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Hamilton man fined $2000 for unauthorised plumbing

Media release
02 May 2019

Hamilton man fined $2000 for unauthorised plumbing


The PGDB cautions homeowners today not to fall into the trap of using unlicensed people to conduct plumbing work for home maintenance or renovation projects.

Yesterday in the Hamilton District Court, Graham Bullot, after submitting a guilty plea, was sentenced to a $2000 fine for carrying out restricted plumbing work without authorisation.

He was ordered to pay $130 in Court costs and $226 for solicitor’s fees, Sanitary plumbing, gasfitting and drainlaying are regulated industries in New Zealand, and it is illegal to do this restricted work unless authorised by the Plumbers, Gasfitters and Drainlayers Board (PGDB).

Mr Bullott completed a bathroom renovation, which included the removal and refit of a toilet, replacement of vanity trap and flex connections.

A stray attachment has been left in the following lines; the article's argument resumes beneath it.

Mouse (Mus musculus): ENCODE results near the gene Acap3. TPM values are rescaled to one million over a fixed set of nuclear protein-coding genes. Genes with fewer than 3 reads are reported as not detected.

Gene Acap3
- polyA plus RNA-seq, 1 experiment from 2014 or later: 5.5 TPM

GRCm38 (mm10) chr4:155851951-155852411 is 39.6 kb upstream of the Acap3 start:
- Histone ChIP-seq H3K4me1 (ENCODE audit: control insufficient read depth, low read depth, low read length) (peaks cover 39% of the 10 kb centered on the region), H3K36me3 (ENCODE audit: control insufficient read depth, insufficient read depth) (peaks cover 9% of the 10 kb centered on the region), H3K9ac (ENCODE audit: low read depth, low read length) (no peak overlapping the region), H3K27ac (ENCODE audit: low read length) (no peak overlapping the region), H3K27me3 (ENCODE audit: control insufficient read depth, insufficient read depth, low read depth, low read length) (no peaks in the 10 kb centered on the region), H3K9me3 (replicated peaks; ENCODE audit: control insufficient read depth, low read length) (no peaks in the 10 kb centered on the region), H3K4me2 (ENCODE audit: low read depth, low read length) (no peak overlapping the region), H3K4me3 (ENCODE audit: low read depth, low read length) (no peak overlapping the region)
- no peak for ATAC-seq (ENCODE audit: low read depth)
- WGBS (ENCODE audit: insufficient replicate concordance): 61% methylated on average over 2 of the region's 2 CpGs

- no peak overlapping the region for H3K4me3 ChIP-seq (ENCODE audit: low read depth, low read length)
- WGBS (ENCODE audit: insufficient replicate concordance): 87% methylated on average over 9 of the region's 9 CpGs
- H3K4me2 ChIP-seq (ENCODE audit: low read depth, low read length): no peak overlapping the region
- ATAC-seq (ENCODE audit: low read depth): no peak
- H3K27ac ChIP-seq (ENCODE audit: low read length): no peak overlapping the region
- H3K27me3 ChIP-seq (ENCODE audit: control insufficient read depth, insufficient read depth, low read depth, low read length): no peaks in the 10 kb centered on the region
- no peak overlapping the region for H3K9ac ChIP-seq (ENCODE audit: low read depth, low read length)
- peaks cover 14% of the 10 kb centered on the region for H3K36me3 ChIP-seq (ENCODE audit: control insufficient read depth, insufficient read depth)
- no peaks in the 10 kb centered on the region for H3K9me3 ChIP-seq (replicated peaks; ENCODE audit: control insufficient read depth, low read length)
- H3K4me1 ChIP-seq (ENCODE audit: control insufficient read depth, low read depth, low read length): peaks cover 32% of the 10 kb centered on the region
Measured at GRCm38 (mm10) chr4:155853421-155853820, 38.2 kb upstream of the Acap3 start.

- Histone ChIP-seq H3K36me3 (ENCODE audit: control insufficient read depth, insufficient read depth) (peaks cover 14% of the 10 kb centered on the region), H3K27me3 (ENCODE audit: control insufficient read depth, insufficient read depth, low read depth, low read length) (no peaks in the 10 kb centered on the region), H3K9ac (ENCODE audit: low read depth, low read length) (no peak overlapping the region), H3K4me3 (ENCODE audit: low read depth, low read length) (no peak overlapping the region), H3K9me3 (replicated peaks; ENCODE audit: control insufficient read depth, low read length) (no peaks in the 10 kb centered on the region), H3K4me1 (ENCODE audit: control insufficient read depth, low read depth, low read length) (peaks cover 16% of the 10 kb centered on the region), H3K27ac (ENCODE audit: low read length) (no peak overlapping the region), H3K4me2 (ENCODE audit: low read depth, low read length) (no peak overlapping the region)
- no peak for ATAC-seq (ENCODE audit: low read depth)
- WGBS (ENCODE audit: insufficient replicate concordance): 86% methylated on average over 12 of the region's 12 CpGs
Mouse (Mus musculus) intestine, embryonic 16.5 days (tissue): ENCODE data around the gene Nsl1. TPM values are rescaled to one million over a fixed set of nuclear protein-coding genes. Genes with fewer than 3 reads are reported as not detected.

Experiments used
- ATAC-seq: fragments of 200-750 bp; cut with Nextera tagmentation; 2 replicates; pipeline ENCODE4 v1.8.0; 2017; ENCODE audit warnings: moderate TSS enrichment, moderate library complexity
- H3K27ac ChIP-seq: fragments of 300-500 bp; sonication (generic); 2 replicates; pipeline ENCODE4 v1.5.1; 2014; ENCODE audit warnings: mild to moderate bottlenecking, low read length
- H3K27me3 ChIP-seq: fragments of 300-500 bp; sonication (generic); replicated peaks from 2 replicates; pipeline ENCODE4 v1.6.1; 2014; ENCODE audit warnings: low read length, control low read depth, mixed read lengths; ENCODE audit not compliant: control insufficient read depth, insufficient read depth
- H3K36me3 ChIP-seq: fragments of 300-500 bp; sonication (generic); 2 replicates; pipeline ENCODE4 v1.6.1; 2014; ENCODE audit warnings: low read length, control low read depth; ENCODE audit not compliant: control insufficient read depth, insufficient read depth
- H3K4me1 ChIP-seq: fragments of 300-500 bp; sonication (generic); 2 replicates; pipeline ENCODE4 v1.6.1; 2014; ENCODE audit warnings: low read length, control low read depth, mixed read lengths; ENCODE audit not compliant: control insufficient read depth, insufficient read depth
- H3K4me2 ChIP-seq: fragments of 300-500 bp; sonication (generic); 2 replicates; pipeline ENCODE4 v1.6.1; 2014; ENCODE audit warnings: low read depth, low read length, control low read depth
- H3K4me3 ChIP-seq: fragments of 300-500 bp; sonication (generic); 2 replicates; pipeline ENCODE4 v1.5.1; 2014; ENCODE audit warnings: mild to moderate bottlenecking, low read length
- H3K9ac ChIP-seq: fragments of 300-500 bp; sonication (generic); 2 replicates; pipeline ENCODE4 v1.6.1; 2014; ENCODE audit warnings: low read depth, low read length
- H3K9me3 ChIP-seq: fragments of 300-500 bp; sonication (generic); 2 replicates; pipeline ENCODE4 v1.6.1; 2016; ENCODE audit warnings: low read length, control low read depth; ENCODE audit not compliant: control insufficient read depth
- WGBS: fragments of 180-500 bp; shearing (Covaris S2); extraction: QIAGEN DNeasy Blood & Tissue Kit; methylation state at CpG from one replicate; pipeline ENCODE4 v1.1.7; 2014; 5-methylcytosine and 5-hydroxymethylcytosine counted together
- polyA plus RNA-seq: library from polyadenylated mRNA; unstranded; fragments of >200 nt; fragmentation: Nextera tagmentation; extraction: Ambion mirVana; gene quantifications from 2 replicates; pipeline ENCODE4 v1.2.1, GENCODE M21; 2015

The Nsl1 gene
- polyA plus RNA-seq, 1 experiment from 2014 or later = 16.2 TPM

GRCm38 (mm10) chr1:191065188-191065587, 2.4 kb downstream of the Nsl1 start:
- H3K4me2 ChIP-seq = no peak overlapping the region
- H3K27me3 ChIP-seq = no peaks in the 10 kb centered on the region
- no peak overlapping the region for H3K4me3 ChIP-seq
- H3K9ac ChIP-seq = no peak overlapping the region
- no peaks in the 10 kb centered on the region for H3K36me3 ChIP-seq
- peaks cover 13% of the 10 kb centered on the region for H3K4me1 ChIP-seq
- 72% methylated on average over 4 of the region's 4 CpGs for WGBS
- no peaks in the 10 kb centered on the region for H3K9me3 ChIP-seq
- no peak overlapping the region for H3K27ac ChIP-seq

Unauthorised restricted sanitary plumbing work carries a maximum fine of $10,000. The risks are high - and you may be invalidating your insurance policy.

Martin Sawyers, Chief Executive for the PGDB said: “To stay safe and avoid the risk it takes one simple action – ask to sight a licence card. It states the credentials of a tradesperson and the type of work they are authorised to carry out.”

“It is important for homeowners to know that plumbing, gasfitting and drainlaying work undertaken by unauthorised tradespeople, not only risks their family’s health and safety – but may also invalidate their insurance policy.”

The PGDB is the statutory body which regulates the trades to ensure those providing the services are competent and safe.

Backing the PGDB’s efforts to protect consumers and to extinguish unlawful activity, the New Zealand Insurance Council also warns;" The use of unregistered and unqualified persons to do sanitary plumbing, gasfitting or drainage work on an insured property may invalidate the property’s insurance cover in the event of a loss resulting from the work undertaken. Always ask to sight a tradesman’s authorisation card before work is undertaken – they are required to produce it.”

Ends


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